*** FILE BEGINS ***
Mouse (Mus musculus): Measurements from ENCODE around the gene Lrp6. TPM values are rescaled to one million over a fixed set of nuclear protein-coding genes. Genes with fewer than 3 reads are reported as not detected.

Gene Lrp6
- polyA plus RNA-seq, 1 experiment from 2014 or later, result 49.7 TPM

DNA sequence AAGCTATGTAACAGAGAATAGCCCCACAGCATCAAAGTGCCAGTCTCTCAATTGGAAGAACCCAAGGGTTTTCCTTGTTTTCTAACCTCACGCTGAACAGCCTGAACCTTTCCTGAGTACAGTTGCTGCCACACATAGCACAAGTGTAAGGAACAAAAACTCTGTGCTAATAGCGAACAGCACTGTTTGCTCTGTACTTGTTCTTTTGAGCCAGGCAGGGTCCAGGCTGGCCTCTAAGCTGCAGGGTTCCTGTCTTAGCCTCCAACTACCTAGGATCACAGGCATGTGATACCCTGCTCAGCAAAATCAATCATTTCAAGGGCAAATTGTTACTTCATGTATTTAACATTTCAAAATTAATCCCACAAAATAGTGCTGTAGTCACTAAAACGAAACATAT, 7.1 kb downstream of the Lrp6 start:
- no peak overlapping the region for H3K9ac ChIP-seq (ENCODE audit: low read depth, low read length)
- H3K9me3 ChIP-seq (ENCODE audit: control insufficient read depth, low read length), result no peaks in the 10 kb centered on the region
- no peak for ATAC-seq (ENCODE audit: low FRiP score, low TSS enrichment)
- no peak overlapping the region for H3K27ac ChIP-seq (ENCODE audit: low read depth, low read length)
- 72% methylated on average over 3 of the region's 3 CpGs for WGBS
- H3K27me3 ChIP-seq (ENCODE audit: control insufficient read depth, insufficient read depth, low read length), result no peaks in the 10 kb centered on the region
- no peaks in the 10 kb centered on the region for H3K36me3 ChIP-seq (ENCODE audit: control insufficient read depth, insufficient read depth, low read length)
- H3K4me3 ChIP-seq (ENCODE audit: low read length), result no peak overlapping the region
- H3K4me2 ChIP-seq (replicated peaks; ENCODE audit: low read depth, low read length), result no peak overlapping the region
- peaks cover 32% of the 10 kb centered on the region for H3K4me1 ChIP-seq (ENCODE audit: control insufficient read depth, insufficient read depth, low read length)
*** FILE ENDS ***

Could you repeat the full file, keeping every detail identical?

Mouse (Mus musculus): Measurements from ENCODE around the gene Lrp6. TPM values are rescaled to one million over a fixed set of nuclear protein-coding genes. Genes with fewer than 3 reads are reported as not detected.

Gene Lrp6
- polyA plus RNA-seq, 1 experiment from 2014 or later, result 49.7 TPM

DNA sequence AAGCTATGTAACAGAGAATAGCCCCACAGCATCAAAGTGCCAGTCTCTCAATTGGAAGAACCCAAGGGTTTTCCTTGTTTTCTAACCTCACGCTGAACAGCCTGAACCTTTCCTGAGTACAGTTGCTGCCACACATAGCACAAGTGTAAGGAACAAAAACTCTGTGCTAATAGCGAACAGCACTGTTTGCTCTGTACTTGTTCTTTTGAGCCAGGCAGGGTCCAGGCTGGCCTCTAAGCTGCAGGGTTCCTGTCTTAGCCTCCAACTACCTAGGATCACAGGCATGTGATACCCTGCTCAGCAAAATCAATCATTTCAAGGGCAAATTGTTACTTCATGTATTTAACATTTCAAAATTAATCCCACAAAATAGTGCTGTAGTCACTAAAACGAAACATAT, 7.1 kb downstream of the Lrp6 start:
- no peak overlapping the region for H3K9ac ChIP-seq (ENCODE audit: low read depth, low read length)
- H3K9me3 ChIP-seq (ENCODE audit: control insufficient read depth, low read length), result no peaks in the 10 kb centered on the region
- no peak for ATAC-seq (ENCODE audit: low FRiP score, low TSS enrichment)
- no peak overlapping the region for H3K27ac ChIP-seq (ENCODE audit: low read depth, low read length)
- 72% methylated on average over 3 of the region's 3 CpGs for WGBS
- H3K27me3 ChIP-seq (ENCODE audit: control insufficient read depth, insufficient read depth, low read length), result no peaks in the 10 kb centered on the region
- no peaks in the 10 kb centered on the region for H3K36me3 ChIP-seq (ENCODE audit: control insufficient read depth, insufficient read depth, low read length)
- H3K4me3 ChIP-seq (ENCODE audit: low read length), result no peak overlapping the region
- H3K4me2 ChIP-seq (replicated peaks; ENCODE audit: low read depth, low read length), result no peak overlapping the region
- peaks cover 32% of the 10 kb centered on the region for H3K4me1 ChIP-seq (ENCODE audit: control insufficient read depth, insufficient read depth, low read length)